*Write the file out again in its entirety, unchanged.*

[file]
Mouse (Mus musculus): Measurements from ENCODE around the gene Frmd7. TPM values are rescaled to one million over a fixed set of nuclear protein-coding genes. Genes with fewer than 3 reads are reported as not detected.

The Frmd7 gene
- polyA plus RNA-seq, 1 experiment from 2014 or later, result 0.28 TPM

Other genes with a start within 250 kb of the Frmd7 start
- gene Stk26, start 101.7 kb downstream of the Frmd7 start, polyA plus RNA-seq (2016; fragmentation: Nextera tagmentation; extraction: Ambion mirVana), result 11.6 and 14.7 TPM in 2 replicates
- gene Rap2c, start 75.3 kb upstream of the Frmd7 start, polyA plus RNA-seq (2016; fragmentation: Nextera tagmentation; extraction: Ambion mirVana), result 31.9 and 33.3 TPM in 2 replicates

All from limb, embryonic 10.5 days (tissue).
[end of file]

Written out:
Mouse (Mus musculus): Measurements from ENCODE around the gene Frmd7. TPM values are rescaled to one million over a fixed set of nuclear protein-coding genes. Genes with fewer than 3 reads are reported as not detected.

The Frmd7 gene
- polyA plus RNA-seq, 1 experiment from 2014 or later, result 0.28 TPM

Other genes with a start within 250 kb of the Frmd7 start
- gene Stk26, start 101.7 kb downstream of the Frmd7 start, polyA plus RNA-seq (2016; fragmentation: Nextera tagmentation; extraction: Ambion mirVana), result 11.6 and 14.7 TPM in 2 replicates
- gene Rap2c, start 75.3 kb upstream of the Frmd7 start, polyA plus RNA-seq (2016; fragmentation: Nextera tagmentation; extraction: Ambion mirVana), result 31.9 and 33.3 TPM in 2 replicates

All from limb, embryonic 10.5 days (tissue).